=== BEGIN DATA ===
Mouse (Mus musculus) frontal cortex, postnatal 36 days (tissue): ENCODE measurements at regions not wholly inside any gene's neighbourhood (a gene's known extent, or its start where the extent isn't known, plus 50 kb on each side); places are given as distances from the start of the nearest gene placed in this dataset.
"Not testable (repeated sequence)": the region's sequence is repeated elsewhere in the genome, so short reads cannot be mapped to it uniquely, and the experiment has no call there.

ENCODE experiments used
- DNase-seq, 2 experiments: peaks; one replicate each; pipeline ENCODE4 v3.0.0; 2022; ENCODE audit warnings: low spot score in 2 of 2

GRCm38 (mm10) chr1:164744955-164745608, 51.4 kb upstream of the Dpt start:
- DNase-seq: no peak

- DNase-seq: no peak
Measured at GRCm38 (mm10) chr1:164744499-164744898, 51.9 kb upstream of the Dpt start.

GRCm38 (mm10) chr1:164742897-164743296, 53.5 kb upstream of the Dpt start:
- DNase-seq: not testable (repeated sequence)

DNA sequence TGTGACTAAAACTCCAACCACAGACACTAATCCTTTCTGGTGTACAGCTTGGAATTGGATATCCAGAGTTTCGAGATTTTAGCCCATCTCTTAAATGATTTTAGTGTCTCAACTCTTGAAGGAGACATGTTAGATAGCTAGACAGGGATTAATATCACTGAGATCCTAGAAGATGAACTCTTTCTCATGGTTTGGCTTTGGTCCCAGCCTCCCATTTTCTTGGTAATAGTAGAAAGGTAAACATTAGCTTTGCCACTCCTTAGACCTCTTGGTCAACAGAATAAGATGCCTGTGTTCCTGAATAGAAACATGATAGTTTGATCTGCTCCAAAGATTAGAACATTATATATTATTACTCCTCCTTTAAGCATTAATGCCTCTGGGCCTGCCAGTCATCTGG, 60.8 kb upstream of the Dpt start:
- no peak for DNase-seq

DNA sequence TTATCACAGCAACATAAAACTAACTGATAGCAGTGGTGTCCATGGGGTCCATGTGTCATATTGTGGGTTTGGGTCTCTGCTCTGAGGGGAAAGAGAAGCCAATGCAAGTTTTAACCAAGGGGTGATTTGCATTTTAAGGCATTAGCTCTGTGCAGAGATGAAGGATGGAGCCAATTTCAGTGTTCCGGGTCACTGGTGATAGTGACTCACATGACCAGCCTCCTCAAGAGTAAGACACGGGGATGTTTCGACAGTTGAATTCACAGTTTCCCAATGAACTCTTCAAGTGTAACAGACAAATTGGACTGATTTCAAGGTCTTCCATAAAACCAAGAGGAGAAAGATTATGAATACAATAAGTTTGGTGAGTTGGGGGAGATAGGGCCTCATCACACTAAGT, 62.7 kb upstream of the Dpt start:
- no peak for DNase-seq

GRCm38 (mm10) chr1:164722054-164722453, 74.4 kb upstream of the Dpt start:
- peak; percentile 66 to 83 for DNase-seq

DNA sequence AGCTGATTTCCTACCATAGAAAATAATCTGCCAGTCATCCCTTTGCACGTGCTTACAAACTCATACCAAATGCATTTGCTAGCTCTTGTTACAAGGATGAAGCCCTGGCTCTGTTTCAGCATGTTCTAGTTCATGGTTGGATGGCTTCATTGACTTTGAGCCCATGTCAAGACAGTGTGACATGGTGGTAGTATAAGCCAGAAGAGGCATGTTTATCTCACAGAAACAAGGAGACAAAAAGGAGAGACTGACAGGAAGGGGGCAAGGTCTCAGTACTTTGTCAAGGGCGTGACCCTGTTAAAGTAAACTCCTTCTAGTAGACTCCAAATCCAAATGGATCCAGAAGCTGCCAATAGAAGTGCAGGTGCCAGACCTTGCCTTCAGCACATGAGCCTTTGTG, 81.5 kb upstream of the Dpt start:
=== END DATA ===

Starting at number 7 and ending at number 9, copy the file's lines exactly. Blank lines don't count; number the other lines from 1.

- DNase-seq: no peak
Measured at GRCm38 (mm10) chr1:164744499-164744898, 51.9 kb upstream of the Dpt start.

GRCm38 (mm10) chr1:164742897-164743296, 53.5 kb upstream of the Dpt start: